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Exploring National Heritage in Massachusetts’ Essex Area

Fisherman's Memorial

It’s easy to fall in love with beautiful Salem – especially in fall – but, it’s just one of the many lovely communities in this part of Massachusetts. And, it’s not just me saying this: Congress has designated 500 square miles – from 10 miles north of Boston to the New Hampshire line – as the Essex National Heritage Area.

And especially good news for fall-foliage-seekers: There’s a scenic route. The Essex Coastal Scenic Byway runs 90 miles, from Lynn to Salisbury, and features stunning views, period architecture, beaches and great dining.

Here are some highlights.


  • Hammond Castle. Built by John Hays Hammond Jr., a prolific American inventor, the medieval-style castle is filled with Roman, medieval and Renaissance artifacts bought during his extensive travels. Hammond had more than 400 inventions mostly in radio control. You can tour the castle and the grounds, which have commanding views of the Atlantic coast.
  • The Fisherman’s Memorial and Fishermen’s Wives statues, on the Stacy Boulevard Esplanade.
  • The Gloucester Visitor Center in Stage Fort Park. Climb the steps to the granite Tablet Rock for great foliage views.
  • The 1.2-mile HarborWalk is a self-guided walking trail through Gloucester’s history, working waterfront area, art and culture.
  • Rocky Neck Art Colony. Winslow Homer, Edward Hopper, Childe Hassam and others have lived and created here.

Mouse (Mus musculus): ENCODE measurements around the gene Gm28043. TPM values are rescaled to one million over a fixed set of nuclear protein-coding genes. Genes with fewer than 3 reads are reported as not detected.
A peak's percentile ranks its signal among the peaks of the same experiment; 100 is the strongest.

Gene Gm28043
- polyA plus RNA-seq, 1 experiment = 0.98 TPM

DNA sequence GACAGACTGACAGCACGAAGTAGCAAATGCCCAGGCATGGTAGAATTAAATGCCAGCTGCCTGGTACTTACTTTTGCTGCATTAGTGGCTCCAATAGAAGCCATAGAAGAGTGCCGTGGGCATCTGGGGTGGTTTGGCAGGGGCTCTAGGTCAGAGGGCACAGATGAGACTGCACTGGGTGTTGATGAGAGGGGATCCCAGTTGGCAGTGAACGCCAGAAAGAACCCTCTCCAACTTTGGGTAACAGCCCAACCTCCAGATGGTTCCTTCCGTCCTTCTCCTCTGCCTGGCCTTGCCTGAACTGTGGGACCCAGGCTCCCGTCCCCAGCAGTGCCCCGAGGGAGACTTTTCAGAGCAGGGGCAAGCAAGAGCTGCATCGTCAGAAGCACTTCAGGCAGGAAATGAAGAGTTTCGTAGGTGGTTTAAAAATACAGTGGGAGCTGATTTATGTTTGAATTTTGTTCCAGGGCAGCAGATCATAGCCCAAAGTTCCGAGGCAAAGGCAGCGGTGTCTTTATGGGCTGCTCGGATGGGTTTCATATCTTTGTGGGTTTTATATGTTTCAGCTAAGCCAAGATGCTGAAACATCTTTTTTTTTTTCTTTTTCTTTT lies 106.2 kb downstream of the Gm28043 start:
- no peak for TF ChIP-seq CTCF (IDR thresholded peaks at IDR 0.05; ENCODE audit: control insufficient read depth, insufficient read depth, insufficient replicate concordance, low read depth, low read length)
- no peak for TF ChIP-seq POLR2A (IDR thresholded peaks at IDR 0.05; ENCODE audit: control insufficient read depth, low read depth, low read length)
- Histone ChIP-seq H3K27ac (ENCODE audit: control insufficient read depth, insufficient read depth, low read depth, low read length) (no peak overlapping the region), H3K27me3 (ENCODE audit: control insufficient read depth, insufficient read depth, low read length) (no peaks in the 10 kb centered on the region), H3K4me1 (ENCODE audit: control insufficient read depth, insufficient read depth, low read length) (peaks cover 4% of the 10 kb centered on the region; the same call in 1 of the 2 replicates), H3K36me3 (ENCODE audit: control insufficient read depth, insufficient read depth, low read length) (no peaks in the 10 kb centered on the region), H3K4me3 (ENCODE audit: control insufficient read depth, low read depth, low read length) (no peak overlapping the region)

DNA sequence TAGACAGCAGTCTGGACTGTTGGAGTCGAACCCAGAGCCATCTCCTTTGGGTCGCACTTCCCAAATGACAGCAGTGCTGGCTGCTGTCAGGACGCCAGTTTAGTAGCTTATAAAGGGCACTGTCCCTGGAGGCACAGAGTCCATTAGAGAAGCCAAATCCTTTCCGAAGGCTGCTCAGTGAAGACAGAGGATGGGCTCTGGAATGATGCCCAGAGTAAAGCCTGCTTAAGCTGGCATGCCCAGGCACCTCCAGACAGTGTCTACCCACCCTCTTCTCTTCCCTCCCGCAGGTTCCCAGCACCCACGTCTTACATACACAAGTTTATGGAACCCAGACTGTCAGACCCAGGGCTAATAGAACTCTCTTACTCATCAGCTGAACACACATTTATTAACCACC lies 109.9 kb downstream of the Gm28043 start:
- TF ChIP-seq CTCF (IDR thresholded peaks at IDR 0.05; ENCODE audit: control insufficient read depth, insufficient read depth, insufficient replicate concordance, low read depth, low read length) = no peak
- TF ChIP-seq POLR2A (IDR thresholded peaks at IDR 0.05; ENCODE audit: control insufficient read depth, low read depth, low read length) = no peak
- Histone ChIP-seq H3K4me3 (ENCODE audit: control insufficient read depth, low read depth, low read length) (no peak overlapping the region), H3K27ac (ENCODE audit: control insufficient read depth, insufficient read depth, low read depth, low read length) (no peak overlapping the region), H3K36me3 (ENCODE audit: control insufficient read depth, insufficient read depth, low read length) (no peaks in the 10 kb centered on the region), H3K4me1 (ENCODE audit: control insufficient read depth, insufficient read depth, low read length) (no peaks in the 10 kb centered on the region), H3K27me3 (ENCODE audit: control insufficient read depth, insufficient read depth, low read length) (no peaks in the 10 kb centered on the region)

• Ravenswood Park. Find your favorite fall colors within 600 acres of hemlock groves and a magnolia swamp.


The Essex Shipbuilding Museum. Since 1668, more than 4,000 wooden ships have been built on the Essex River shore. Study historical artifacts and learn about the story of the Essex’s shipbuilding industry.


  • Motif No. 1. That iconic little red fishing shack with the lobster traps. Everyone else has its picture; you should, too.
  • Halibut Point State Park. This granite quarry turned coastal park has views that stretch from Crane Beach in Ipswich to Mount Agamenticus in Maine and the Isles of Shoals off the New Hampshire coast.


The Crane Estate. Castle Hill is the centerpiece of the spectacular 2,100-acre Crane Estate, one of the region’s most scenic and ecologically diverse landscapes. The Great House, a 59-room Stuart-style mansion, presides over Castle Hill’s 165 acres of designed and natural landscapes with commanding panoramic views of the ocean.


Singing Beach. Not really; it’s just the sound the sand makes when you walk across it.


Old Town Hill. From the top of this 168-foot-high coastal promontory, you can see as far as Maine.


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